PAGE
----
E-commerce industry insiders and pundits are acting out their own version of the reality TV show “Survivor,” wondering aloud which dot-com is going to be the next player kicked off the Net.
Some companies are obvious candidates for banishment, while others, such as those in the online pharmacy industry, stand poised at the edge of the cliff, ready for anything. Which Web drugstores will get kicked off the Net next and which are going to turn the corner into profits?
Why Internet druggists have had such a roller-coaster existence is widely debated, but by now some of their kind have already disappeared, including PlanetRX.com and others. For those still in cyberspace, such as Drugstore.com (Nasdaq: DSCM), there is good news and bad news to be had.
The good news is that a recent study said more consumers than ever are turning to the Internet to research health issues and prescription drugs.
However, the bad news, according to a recent Insight Express survey, is that nearly 93 percent of online consumers have never made a purchase from a Web-based pharmacy.
Is there truly a mass market for online pharmacies? If so, what is the prescription to bring a Net drugstore to profits and long-term viability?
Flashback to that Marketing 101 class you took way back when. Remember the concept known as unique selling proposition, or USP? Having a decent USP is the critical element missing from the online drugstore business model.
Try as we might to make the consuming public believe it cannot live without the Internet, every business still has to define its own USP.
For online drugstores, the general USP was supposed to be convenience and a slight price break on most items. In addition, the ability of online drugstores to provide a wealth of content is supposed to appeal to consumers who need information about their health conditions and the drugs they take.
Still, if that is the whole USP for online pharmacies, we now know why only 7 percent of Web users have ever had a prescription filled at an online pharmacy.
People Who Need
“Good morning, ma’am.”
Therein lies the biggest obstacle for online drugstores. More than 60 percent of the respondents to Insight’s survey said they would prefer to deal with a local pharmacist.
People want to deal with people. Despite the rapid-fire development of Internet access services, high resolution monitors and flashy graphics, it is the human element that can make or break any Web business.
In small towns and major metropolitan areas alike, individual consumers often form personal relationships with their local merchants. Talking to the clerk at the corner store is just more comfortable than clicking at a screen.
Pile of Bricks
To further complicate matters, many brick-and-mortar drugstores are increasing their real-world presence throughout the United States.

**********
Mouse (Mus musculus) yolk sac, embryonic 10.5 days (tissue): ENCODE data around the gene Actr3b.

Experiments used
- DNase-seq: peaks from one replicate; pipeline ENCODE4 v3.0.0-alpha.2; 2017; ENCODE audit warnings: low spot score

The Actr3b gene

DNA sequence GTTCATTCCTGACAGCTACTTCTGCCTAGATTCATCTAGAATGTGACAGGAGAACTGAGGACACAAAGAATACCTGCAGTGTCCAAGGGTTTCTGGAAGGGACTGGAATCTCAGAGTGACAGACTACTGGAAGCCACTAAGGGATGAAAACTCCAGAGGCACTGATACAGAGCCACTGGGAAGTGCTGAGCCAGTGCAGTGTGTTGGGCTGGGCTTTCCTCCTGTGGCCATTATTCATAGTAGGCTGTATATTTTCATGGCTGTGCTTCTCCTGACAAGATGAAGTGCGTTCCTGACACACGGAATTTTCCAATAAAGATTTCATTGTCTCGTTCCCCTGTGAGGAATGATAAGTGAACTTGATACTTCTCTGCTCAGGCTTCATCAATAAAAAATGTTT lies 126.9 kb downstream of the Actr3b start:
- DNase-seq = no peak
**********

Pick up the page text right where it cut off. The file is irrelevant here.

Walgreens is a good example. The company is still in the midst of a massive building and expansion program that looks like it’s trying to establish a Walgreens on every corner in every town.
When dealing with intimate health and well-being issues, human beings want human interaction, and apparently they prefer dealing with the corner drugstore. That’s the drugstore on their street corner, and not the online drugstore sitting on the corner of their desk.
Meanwhile, online drugstores are also seeing new competition from the individual drug companies that have now established their own Web sites.
Merck & Co. (NYSE: MRK), for example, which does business online as MerckMedco.com, claims it dispenses nearly 1.2 million prescription drugs through its mail service pharmacies each week, with much of the business originating from its highly complicated Web site.
However, some users have found the site cumbersome and difficult to navigate.
The frustration of dealing with sites such as Merck-Medco poses a double threat to online drugstores that want to capture a mass consumer base.
For better or worse, consumers are already dealing with these sites and are unlikely to start over with another Web site.
And perhaps more importantly, the impersonal experience that consumers have had in dealing with online pharmacies may have soured many on the prospect of filling prescriptions online.
The conventional wisdom at the moment says pure-play online drugstores may end up being little more than a footnote in the e-commerce history books.
Investors are tired of waiting for the big payoff and venture capitalists have seen the light. Unfortunately, that light is shining most brightly on established brick-and-mortar drugstores working on convergence of their offline and e-commerce operations.
All indications are that consumers are ready to embrace the Internet as a source of information about their health and drugs. Is that the elusive USP we were looking for?
If so, the Internet drugstore of the future will likely be a research/library site where consumers sign on and pay for content.
Note: The opinions expressed by our columnists are their own and do not necessarily reflect the views of the E-Commerce Times or its management.